ESTATE AGENT VALUATIONS… Estimation Of Likely Selling Price Or “Pie In The Sky”
In South Africa, we real estate professionals are bound by the laws of South Africa. The law differentiates between a valuer and an estate agent when it comes to the determination of the value of a property.
Basically, a valuer is specialised in the valuation of property according to various methods, which may be applicable based on the nature of the property and/or the reason for the valuation. These valuers hold a specific qualification and can charge for their valuation service.
In recent years, a single property valuer qualification was initiated and holder of this qualification can render valuation service, subject to various restrictions. A valuer holding this qualification can charge for their services as long as the property is a single residential property within the confines set out by the Act.
“Although an agent cannot tell you what the market value of your home is, they have the experience to interpret what the market is accepting in comparison to what is available.” -Jan Myburgh, Harcourts Real Estate SA
But then, what about estate agents? Do they not render valuations?
An estate agent is a specialist in the current market and specifically of trends in the market which impact the market value of property. As estate agents, we mostly, well let’s say almost exclusively use the Comparative Market Analysis method. In essence, we know what properties went for what price, when, their condition at the time of sale and the impact of the economy and local trends and on the basis of that we determine a range within which the property is mostly likely going to sell. The more research and the better the particular agents know that market the more accurate that estimation.
When an estate agent is approached for a valuation, it very often may be assumed that the property might be sold. In many cases, a client will hint at the possibility that other agents have or very soon will be on site to also provide their professional input on the likely selling price.
We real estate professionals are very much a competitive group by nature and experience has taught that it is human nature for sellers to form a closer bond with an estate agent who “sees the same value” in his property as he or she does.
Therein lies a possible dilemma, do you value based on what is actually selling and possibly return a lower albeit more accurate and defensible value; or do you look to find value amongst the the values of properties lying dormant on the market at listing prices so far above what sellers see as their value that the owners have long since accepted the agent’s for sale board as part and parcel of the landscaping on their verge.
There are some pointers that an agent may be selling flying pies:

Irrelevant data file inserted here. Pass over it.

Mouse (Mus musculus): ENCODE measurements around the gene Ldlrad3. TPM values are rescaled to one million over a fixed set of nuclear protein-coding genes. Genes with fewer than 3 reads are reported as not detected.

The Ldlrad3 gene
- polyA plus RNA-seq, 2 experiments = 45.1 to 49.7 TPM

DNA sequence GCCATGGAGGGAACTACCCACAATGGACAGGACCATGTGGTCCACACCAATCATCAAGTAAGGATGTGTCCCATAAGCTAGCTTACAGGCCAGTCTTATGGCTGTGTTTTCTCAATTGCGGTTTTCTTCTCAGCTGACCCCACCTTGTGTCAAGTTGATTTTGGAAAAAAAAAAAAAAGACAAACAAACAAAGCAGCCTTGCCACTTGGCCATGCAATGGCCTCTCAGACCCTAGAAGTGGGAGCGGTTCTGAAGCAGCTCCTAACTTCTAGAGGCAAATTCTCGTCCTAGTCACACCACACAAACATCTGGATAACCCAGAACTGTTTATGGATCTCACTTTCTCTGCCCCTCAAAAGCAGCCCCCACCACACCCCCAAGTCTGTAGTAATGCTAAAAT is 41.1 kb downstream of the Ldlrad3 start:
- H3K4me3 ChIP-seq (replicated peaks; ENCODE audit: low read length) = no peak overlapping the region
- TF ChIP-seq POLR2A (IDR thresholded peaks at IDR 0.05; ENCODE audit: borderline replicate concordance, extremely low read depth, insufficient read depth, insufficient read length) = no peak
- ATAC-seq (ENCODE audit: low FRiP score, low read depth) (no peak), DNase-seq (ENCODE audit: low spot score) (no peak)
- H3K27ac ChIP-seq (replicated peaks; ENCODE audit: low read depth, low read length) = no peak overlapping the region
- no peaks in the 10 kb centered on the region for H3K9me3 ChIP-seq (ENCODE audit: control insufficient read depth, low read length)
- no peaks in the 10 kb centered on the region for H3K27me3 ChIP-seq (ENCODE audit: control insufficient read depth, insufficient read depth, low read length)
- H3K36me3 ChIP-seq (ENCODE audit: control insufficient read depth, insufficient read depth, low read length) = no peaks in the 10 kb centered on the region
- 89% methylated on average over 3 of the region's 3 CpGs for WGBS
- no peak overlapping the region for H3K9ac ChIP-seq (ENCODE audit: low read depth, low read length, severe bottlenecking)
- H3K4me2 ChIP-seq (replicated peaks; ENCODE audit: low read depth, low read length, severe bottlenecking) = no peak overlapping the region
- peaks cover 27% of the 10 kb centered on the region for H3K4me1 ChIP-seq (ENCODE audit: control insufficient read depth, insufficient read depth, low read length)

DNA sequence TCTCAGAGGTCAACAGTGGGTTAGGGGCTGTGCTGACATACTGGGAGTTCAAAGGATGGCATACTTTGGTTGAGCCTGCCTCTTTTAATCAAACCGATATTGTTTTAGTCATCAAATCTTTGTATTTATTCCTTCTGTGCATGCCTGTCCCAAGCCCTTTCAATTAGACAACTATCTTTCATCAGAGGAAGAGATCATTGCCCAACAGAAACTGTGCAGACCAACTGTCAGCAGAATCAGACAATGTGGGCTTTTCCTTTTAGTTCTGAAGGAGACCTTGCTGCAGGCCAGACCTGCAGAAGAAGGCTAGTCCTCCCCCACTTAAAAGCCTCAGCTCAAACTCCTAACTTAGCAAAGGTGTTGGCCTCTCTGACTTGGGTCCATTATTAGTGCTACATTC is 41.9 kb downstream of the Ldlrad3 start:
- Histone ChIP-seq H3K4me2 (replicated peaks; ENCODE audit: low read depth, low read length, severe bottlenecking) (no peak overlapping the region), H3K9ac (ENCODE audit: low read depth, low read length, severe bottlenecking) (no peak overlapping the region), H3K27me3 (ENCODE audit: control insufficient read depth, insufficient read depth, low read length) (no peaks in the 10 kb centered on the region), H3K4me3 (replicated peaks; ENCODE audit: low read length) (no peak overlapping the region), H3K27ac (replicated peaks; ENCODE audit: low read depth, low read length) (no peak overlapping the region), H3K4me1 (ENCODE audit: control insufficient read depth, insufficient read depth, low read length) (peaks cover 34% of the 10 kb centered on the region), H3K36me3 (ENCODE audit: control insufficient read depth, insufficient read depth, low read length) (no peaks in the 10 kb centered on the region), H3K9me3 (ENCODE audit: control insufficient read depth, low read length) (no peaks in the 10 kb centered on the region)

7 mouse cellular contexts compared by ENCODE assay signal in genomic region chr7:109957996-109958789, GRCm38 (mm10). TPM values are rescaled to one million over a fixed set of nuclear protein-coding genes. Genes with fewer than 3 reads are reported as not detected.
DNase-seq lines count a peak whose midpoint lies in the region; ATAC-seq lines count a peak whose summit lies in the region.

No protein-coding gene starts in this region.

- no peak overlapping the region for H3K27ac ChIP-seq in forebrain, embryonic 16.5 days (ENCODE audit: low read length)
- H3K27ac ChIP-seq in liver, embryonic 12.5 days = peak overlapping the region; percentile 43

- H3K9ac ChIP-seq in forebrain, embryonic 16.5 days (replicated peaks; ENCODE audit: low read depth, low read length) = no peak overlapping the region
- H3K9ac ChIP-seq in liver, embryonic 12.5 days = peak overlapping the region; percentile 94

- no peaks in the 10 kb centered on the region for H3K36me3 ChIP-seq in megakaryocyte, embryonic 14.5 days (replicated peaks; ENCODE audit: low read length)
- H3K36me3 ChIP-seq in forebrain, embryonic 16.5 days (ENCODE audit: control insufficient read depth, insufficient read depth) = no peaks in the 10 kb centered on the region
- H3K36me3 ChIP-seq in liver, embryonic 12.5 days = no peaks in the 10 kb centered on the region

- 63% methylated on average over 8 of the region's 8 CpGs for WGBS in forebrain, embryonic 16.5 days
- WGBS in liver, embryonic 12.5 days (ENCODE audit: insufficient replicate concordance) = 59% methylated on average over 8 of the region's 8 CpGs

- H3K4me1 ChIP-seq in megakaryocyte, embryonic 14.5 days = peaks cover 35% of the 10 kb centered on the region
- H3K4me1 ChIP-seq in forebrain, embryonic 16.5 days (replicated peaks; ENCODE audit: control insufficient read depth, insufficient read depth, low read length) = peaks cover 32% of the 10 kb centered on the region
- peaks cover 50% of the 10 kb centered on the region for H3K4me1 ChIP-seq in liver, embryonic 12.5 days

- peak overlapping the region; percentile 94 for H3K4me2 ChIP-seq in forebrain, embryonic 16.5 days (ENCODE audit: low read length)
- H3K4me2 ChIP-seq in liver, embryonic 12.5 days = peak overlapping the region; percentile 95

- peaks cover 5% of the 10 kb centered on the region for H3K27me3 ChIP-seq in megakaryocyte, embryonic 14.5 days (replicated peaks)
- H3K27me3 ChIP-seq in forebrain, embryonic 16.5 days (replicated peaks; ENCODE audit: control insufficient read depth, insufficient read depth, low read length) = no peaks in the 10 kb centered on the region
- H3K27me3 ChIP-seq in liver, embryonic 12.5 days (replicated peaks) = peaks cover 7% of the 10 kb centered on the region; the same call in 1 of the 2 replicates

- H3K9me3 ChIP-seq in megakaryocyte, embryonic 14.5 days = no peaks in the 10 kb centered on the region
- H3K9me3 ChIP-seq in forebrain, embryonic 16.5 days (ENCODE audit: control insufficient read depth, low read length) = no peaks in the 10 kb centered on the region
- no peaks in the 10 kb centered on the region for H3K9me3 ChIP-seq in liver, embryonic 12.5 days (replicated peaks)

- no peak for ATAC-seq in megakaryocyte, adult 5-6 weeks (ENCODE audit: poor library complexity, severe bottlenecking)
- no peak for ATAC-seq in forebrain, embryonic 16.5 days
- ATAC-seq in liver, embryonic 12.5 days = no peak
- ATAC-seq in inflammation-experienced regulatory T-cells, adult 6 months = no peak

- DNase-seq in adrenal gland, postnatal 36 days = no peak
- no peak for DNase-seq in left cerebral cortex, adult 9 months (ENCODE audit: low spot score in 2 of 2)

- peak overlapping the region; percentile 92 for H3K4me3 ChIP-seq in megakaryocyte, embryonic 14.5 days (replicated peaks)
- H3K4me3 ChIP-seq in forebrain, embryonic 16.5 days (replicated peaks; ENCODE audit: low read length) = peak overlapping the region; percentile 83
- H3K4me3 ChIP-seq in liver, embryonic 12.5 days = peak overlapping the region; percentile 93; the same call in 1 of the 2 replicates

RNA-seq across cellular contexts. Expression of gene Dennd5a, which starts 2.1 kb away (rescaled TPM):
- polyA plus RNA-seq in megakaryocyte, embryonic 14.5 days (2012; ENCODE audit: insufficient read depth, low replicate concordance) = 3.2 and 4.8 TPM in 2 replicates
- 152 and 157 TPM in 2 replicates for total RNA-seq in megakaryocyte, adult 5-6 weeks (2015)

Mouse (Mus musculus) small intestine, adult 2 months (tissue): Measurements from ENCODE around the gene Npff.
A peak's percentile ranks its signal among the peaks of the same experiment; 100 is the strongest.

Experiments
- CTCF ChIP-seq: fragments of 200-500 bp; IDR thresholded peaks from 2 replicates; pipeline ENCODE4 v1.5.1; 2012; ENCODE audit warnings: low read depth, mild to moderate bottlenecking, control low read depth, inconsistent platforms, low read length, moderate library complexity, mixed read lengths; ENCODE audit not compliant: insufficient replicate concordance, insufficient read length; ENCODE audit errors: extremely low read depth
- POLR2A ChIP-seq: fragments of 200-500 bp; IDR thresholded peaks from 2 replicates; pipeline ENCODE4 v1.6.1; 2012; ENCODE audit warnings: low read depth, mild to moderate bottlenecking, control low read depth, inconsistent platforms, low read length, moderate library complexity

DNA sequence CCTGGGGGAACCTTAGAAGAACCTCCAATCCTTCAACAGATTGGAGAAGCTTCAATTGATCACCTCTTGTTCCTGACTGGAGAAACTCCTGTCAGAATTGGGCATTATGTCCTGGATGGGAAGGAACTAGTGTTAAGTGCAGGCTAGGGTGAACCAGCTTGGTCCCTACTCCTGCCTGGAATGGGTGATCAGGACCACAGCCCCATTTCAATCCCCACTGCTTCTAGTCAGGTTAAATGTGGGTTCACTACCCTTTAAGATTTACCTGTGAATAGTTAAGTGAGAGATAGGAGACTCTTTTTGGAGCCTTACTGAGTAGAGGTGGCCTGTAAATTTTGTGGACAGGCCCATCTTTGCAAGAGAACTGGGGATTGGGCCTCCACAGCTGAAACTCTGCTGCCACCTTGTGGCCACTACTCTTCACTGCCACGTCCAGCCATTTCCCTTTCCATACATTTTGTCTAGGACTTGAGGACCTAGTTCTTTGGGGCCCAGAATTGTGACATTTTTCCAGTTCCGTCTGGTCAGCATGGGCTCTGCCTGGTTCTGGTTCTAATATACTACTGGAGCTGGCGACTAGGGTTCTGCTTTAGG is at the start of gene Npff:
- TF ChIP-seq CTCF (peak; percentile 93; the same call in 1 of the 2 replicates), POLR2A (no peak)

1. The valuation is far higher than the other agents;
2. After researching the particular agent you see lots of listings but the boards just don’t go down unless they are replaced as the listing agent;
3. Speak to other clients of that agent and speak to them about their experience;
4. Get a property report which shows the actual sale prices, you may be surprised, what similar house as yours recently actually sold for;
5. After listing, you either have interested viewers but no offers or a deathly absence of anyone;
6. The only interest you have is from agents interested in your listing when the first mandate expires;
7. The only buyers through the property are either buyers from out of town or buyer who have no idea of the area; and
8. In some cases, it may happen that the property sells at the inflated price, only for the buyer not to get the bond after the visit by the valuer, because they could not find the value.
There are other symptoms which may indicate that you and or your property may be under the spell of a pie in the sky valuation, fortunately this will not lead to mortal danger but it can lead to some sad ailments, like stale property syndrome, which eventually leads to selling below value; delayed plans, lost opportunities, unnecessary inconvenience, and endless frustration.
In conclusion, if you get a great valuation, that is great. It is, however, prudent to check how the agent arrived at the valuation as well as their track record of accuracy between valuation and eventual selling price. Don’t be too quick to jump on a high valuation.
If it’s too good to be true it usually is.
Article Credit: Clinton Begley | Source: The Port Elizabeth Property Blog, (MYPE)
About the Author:Clinton Begley (PPRE MPRE CEA B.PROC (NMMU)) is the co-founder, Principal/Director at BOLD REALTY, in Port Elizabeth, South Africa. In addition, to his passion for people and real estate, he is also an experienced trainer, coach, and mentor. He holds a B.Proc degree through the Nelson Mandela Metropolitan University and is a non-practising Attorney, Notary, and Conveyancer (with over a decade of experience).Download full article